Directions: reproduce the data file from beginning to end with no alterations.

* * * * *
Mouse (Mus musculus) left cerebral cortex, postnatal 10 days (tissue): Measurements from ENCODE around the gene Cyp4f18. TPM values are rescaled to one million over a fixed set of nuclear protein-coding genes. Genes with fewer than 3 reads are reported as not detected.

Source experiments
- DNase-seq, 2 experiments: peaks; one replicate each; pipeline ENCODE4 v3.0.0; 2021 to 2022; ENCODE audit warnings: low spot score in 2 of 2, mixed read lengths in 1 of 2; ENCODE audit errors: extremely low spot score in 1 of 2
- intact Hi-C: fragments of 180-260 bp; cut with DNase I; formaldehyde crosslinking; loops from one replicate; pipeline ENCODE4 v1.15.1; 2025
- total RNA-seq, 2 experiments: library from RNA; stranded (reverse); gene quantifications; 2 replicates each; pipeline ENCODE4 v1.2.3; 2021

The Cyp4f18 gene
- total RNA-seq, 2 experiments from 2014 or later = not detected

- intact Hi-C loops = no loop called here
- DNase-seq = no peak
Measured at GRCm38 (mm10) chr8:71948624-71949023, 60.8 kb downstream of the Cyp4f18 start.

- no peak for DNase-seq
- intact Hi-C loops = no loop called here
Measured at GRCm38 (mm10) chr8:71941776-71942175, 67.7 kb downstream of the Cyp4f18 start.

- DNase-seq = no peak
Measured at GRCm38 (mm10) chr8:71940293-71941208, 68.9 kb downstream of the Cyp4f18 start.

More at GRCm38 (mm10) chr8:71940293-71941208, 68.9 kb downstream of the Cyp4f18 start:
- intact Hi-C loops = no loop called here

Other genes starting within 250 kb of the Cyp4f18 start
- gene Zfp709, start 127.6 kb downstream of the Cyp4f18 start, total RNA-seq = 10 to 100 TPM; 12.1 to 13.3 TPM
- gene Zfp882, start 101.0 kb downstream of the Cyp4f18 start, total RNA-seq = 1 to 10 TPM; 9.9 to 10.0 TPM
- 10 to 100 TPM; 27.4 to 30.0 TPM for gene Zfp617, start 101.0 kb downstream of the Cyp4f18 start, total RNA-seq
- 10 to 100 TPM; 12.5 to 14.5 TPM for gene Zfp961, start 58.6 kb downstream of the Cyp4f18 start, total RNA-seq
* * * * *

Mouse (Mus musculus) left cerebral cortex, postnatal 10 days (tissue): Measurements from ENCODE around the gene Cyp4f18. TPM values are rescaled to one million over a fixed set of nuclear protein-coding genes. Genes with fewer than 3 reads are reported as not detected.

Source experiments
- DNase-seq, 2 experiments: peaks; one replicate each; pipeline ENCODE4 v3.0.0; 2021 to 2022; ENCODE audit warnings: low spot score in 2 of 2, mixed read lengths in 1 of 2; ENCODE audit errors: extremely low spot score in 1 of 2
- intact Hi-C: fragments of 180-260 bp; cut with DNase I; formaldehyde crosslinking; loops from one replicate; pipeline ENCODE4 v1.15.1; 2025
- total RNA-seq, 2 experiments: library from RNA; stranded (reverse); gene quantifications; 2 replicates each; pipeline ENCODE4 v1.2.3; 2021

The Cyp4f18 gene
- total RNA-seq, 2 experiments from 2014 or later = not detected

- intact Hi-C loops = no loop called here
- DNase-seq = no peak
Measured at GRCm38 (mm10) chr8:71948624-71949023, 60.8 kb downstream of the Cyp4f18 start.

- no peak for DNase-seq
- intact Hi-C loops = no loop called here
Measured at GRCm38 (mm10) chr8:71941776-71942175, 67.7 kb downstream of the Cyp4f18 start.

- DNase-seq = no peak
Measured at GRCm38 (mm10) chr8:71940293-71941208, 68.9 kb downstream of the Cyp4f18 start.

More at GRCm38 (mm10) chr8:71940293-71941208, 68.9 kb downstream of the Cyp4f18 start:
- intact Hi-C loops = no loop called here

Other genes starting within 250 kb of the Cyp4f18 start
- gene Zfp709, start 127.6 kb downstream of the Cyp4f18 start, total RNA-seq = 10 to 100 TPM; 12.1 to 13.3 TPM
- gene Zfp882, start 101.0 kb downstream of the Cyp4f18 start, total RNA-seq = 1 to 10 TPM; 9.9 to 10.0 TPM
- 10 to 100 TPM; 27.4 to 30.0 TPM for gene Zfp617, start 101.0 kb downstream of the Cyp4f18 start, total RNA-seq
- 10 to 100 TPM; 12.5 to 14.5 TPM for gene Zfp961, start 58.6 kb downstream of the Cyp4f18 start, total RNA-seq